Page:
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Physics News Update 639

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  • Alejandro Dubrovsky
    PHYSICS NEWS UPDATE The American Institute of Physics Bulletin of Physics News Number 639 May 30, 2003 by Phillip F. Schewe, Ben Stein, and James Riordon
    Message 1 of 1 , Jun 1, 2003
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      The American Institute of Physics Bulletin of Physics News
      Number 639 May 30, 2003 by Phillip F. Schewe, Ben Stein, and James

      OPTICAL PERISTALSIS. Part of the digestion process consists of the
      massaging movement of powerful esophageal muscles urging food
      particles along the alimentary track. The same sort of
      "peristalsis" can also be carried out at the nanoscopic level with
      small objects in the grip of cleverly crafted light pulses. David
      Grier and Brian Koss at the University of Chicago use the optical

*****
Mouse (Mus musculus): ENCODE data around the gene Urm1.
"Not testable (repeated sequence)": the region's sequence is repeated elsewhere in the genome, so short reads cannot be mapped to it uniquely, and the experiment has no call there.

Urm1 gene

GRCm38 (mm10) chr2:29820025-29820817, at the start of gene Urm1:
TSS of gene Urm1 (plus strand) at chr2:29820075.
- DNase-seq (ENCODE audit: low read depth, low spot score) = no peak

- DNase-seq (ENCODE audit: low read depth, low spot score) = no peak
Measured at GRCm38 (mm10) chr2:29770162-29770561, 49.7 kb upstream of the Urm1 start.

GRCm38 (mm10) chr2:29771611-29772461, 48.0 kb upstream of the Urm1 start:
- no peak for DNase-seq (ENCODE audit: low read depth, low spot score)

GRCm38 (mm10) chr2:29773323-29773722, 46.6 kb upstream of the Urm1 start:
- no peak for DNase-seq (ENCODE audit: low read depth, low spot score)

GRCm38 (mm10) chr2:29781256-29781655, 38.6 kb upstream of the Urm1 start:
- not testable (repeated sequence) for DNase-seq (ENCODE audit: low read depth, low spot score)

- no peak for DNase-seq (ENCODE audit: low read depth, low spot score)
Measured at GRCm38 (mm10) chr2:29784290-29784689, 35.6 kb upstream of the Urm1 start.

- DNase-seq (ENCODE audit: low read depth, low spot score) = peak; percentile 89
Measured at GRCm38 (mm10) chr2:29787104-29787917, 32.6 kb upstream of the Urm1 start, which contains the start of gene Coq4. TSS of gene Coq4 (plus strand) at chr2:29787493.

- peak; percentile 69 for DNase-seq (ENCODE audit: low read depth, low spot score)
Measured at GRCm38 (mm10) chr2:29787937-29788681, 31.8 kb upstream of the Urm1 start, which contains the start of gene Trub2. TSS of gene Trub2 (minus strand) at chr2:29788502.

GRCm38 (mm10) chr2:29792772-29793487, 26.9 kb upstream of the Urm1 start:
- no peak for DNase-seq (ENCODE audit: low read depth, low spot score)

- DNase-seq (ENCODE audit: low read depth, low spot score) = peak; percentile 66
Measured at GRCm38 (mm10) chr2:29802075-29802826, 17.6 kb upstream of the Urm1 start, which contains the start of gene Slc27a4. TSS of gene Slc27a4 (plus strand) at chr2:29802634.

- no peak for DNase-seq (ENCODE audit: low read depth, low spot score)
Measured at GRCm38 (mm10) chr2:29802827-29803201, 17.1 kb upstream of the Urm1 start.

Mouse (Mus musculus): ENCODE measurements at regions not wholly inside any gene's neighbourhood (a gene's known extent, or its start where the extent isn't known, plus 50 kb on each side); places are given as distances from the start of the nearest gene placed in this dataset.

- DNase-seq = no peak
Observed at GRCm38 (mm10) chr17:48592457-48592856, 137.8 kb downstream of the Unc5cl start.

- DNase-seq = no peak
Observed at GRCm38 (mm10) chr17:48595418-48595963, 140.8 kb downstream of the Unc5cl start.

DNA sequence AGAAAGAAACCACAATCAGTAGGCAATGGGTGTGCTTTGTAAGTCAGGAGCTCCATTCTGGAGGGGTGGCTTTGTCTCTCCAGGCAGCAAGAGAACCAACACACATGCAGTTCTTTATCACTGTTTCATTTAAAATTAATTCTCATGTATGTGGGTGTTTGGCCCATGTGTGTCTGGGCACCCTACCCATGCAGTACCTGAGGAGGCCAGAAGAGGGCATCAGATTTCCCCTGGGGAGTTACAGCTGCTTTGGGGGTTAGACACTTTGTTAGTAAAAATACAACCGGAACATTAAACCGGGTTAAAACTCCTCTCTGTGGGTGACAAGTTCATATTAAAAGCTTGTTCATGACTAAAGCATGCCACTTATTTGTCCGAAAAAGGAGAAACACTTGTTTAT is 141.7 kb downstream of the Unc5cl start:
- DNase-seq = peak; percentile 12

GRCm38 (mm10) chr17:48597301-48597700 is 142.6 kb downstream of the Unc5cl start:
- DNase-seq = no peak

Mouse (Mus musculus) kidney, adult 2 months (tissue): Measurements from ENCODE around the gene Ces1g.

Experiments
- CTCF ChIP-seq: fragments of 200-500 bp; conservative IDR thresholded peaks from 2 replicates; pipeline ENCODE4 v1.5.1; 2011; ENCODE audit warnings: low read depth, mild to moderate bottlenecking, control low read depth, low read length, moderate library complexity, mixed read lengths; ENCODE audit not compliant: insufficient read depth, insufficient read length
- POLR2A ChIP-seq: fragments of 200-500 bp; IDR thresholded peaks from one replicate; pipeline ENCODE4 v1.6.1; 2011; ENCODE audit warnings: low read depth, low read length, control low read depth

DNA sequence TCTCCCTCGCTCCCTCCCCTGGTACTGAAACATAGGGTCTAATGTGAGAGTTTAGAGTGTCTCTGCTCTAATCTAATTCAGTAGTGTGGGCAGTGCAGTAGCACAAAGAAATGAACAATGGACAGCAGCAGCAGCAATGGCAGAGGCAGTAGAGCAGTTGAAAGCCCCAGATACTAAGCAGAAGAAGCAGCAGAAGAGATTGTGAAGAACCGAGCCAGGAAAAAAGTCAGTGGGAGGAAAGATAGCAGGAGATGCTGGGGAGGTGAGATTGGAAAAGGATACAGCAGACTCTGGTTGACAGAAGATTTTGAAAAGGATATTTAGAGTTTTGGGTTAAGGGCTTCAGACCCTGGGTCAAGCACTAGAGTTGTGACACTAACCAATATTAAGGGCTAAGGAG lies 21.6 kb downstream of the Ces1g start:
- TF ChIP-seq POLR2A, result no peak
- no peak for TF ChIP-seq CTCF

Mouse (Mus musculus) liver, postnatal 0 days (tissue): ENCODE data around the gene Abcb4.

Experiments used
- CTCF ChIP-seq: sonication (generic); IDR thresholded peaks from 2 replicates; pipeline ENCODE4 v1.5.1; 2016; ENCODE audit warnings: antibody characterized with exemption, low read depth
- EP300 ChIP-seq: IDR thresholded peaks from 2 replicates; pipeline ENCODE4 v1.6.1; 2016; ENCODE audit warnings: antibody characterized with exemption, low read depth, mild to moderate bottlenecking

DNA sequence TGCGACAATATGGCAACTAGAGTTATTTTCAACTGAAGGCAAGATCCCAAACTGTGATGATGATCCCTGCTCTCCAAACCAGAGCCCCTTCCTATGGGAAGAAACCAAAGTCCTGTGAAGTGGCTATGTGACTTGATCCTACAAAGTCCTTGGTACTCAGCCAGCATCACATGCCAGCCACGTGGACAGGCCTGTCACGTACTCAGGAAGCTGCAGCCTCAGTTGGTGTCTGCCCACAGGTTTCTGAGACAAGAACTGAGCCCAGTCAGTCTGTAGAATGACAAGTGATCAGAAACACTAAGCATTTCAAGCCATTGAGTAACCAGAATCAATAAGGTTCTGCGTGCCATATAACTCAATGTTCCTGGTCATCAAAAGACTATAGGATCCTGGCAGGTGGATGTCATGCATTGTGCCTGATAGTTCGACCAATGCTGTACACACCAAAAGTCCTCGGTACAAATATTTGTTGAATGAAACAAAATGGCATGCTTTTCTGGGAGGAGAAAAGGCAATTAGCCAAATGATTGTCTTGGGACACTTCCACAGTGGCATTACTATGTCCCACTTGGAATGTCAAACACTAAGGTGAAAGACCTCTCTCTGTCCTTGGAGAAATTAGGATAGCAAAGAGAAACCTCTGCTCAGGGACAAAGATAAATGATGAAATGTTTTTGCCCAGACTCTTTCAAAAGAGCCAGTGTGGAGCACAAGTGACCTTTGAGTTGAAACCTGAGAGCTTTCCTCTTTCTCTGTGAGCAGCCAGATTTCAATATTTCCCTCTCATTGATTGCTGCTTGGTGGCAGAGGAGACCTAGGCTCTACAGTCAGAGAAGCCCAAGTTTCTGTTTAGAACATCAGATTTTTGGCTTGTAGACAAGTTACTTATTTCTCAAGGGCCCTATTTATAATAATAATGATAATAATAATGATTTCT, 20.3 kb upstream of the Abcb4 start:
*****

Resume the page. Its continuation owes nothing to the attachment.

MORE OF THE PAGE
tweezer method of controlling particles with multiple laser beams,
      but instead of a static array of beams, they use computer-generated
      holograms to convert a single beam of light into large numbers of
      optical traps. Each hologram may be considered to be a specialized
      diffraction grating, producing intricately articulated networks of
      hundreds of optical traps. Objects can fall into these light traps
      and then the traps can be moved, thus transporting the objects. The
      aim is to move and position sub-micron things in 3D space.
      Applications include inserting the object into a microscopic
      reservoir and pulling it back (parallelism is one of the technique's
      strengths), or centering or rotating a biological cell in a
      microscope's field of view. Grier's work has led to a commercial
      version of this holographic optical tweezers, one in which a pattern
      of 200 optical traps can be refreshed or modified at a rate of 100
      times per second. (By the way, how forefront research is turned
      into saleable products is an interesting story by itself. For
      example, the company Grier started, Arryx,
      Inc.---http://arryx.com---has a scientific advisory board (SAB) with
      notable scientists from Princeton, NIH, the Whitehead Institute,
      Harvard, and Northwestern.) In the "peristalsis" mode of